Another group member compared what happened to what some women have experienced from certain doctors and pharmacists when they ask to go on the Pill. While I’m still not convinced Doctor Nameless engaged in malpractice, in light of that comparison and the AMA’s standards, I don’t think what happened was all that ethical.

The most surprising thing that happened as a result of my post was that another physician from UCLA Health reached out and got in contact with me, Dr. Raphael Landovitz. Landovitz is a researcher and practitioner, the co-director also Co-Director of the UCLA CARE clinic, which is specifically devoted to the care and prevention of HIV. He’s also been at the forefront of implementing PrEP across Los Angeles.


Monday, May 19, 2014

That's What He Said - Part 1

What had begun as a promising visit to the doctor to begin PrEP, the most revolutionary advance in HIV prevention in decades, had instead become a misadventure into ignorance, idiocy, and irritation.


by Jody Wheeler*
Los Angeles, CA

As the elevator dinged downward, my headache ripped free the sides of my skull, pounded the torn pieces into a fine mist, and set to work violently assaulting the naked nerves.

Things hadn’t gone well.

Not at all.

What had begun as a promising visit to the doctor to begin PrEP, the most revolutionary advance in HIV prevention in decades, had instead become a misadventure into ignorance, idiocy, and irritation. The first two of those belonged to my doctor. The last, as my pounding head attested, me.

Picture for a moment a 40-something white guy, a poster-child for education, a beneficiary of cultural privilege, a fortunate freelancer taking advantage of newly affordable health care (Thanks, Obama!), visiting a doctor for, among other things, PrEP. Picture me. Picture me dashing. I like dashing. Dashing is a good, charismatic word. Picture me stunning if you like. That works to. No complaints.

Anyway. I sat in a brightly lit medical exam room, paper-wrapped table in front of me, ample selection of children’s toys near me (the office had a thriving pediatrics practice) an uncomfortable wire backed chair under me, and a friendly-faced doctor beside me. “Doctor Nameless,” as I shall refer to him, as “Anger Inducing Ignoramus” is too long to repeatedly write of this essay. He’d been typing notes of my visit into his handy medical records terminal.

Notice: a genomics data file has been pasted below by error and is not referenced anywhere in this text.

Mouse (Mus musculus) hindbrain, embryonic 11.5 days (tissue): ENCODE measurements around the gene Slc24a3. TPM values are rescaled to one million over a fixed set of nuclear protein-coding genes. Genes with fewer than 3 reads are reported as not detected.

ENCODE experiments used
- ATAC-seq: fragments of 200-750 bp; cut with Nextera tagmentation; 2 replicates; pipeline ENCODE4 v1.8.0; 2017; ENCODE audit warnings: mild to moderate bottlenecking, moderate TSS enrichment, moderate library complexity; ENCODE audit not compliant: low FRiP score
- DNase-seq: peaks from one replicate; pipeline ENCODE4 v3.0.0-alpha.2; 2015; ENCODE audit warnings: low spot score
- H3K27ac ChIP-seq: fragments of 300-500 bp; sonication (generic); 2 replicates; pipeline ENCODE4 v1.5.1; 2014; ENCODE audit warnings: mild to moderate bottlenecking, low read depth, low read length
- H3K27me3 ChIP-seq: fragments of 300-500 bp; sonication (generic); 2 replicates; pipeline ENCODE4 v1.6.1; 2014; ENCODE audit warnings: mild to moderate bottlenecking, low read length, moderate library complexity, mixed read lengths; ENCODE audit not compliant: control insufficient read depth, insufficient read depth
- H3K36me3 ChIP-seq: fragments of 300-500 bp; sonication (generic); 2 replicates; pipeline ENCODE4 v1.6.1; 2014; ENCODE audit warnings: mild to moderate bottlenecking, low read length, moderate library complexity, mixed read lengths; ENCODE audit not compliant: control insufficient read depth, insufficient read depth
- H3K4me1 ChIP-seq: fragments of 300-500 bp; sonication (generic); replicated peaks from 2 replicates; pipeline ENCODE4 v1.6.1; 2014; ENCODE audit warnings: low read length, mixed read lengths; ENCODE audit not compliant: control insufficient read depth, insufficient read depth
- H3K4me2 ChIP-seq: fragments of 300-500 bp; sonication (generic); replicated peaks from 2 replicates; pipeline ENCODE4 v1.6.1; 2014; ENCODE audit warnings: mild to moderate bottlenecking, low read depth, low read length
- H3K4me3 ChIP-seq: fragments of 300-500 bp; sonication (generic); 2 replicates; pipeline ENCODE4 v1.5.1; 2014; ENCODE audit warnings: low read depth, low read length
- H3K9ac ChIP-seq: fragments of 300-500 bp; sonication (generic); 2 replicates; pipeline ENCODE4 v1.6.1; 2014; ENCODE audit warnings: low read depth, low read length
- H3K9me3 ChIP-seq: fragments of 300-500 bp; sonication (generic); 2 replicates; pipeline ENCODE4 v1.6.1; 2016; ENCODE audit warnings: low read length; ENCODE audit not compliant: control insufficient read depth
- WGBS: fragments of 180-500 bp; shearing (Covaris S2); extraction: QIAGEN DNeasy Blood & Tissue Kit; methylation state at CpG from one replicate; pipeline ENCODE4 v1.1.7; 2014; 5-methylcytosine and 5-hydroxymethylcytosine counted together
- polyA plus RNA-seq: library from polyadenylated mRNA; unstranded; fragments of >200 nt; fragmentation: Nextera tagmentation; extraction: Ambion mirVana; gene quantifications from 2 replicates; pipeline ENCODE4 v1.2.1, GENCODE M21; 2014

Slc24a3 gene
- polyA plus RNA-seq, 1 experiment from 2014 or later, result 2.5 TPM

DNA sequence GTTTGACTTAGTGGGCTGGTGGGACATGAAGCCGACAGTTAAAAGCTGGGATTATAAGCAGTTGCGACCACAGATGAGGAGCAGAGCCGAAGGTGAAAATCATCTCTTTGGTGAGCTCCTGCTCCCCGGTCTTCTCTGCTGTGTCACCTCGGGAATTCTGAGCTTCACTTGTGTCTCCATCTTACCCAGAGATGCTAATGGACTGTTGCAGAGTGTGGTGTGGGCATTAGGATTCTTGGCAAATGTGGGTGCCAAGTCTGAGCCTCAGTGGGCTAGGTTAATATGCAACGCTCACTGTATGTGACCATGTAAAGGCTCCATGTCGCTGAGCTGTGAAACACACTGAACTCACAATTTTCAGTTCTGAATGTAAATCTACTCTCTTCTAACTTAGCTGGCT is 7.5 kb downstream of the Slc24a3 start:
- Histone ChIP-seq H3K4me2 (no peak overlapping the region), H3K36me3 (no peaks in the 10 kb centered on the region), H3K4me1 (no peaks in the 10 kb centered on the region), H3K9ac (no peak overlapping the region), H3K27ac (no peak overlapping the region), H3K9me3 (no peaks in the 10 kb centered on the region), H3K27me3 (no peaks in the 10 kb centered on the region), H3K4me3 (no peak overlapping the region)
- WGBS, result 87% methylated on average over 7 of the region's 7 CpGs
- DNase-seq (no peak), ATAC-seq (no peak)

“Anything else for this visit?” he asked with a smile.

“I’d like to go on PrEP,” I said.

His friendly countenance faded, as dark clouds of concern descended across his brow. “What do you know about PrEP?” he said, the storm building with each word.

I rattled off six months of constant reading: PrEP stood for “Pre Exposure Prophylaxis”, where the drug Truvada is taken daily as a preventative against HIV infection; multiple studies have shown consistent and correct use provides a level of protection against HIV equal to or better than condoms; the side effects of Truvada were generally mild to non-existent in healthy individuals, but still needed to be monitored for safety; that most major insurance carriers now covered the drug; and best of all, from an epidemiological standpoint, Truvada protects against HIV even when people miss a dose.

Hoping for a cookie, Doctor Nameless instead gave me an unexpected response: he said neither he nor any other doctor in his practice would prescribe Truvada for PrEP. He stated Truvada’s protection is uncertain and unproven, it destroys the body, and leads to long term and dangerous health consequences.

“In those studies, scientists don’t even know if it was the Truvada or the condoms that provided the protection people keep quoting,” he said with utter seriousness.

Dafuk? went the 12-year old smart-ass who lives in the back of my head. Did you check to see if he’s actually a doctor and didn’t just borrow a coat from someone golfing —

Yes. Shut up and let me talk, I told that 12-year old smart-ass who lives in the back of my head.

“That’s not what the research shows,” I began. I tried not to sound like a know-it-all. I failed. I always fail in these moment. I do try. Researchers had correlated blood serum levels of Truvada with the preventative effect achieved. It was all about the pills, not the condoms. While I wasn’t an expert on biology, the methodology provided in the journals was powerful stuff. “The research is quite robust,” I finished.

My pushback surprised him. I guess patients usually don’t respond with sentences containing “journal articles”, “blood serum levels”, and “methodology.”

He pivoted the conversation and said Truvada would destroy my kidneys. His words echoed as my mouth had fallen open from utter incredulity, thus providing the perfect acoustic shape between my tounge, throat and teeth for his silliness to bounce and fade, bounce and fade.

Get out. Get out now! Run, dude! Runaway! Again, the 12-year old smart ass who lives in the back of my head.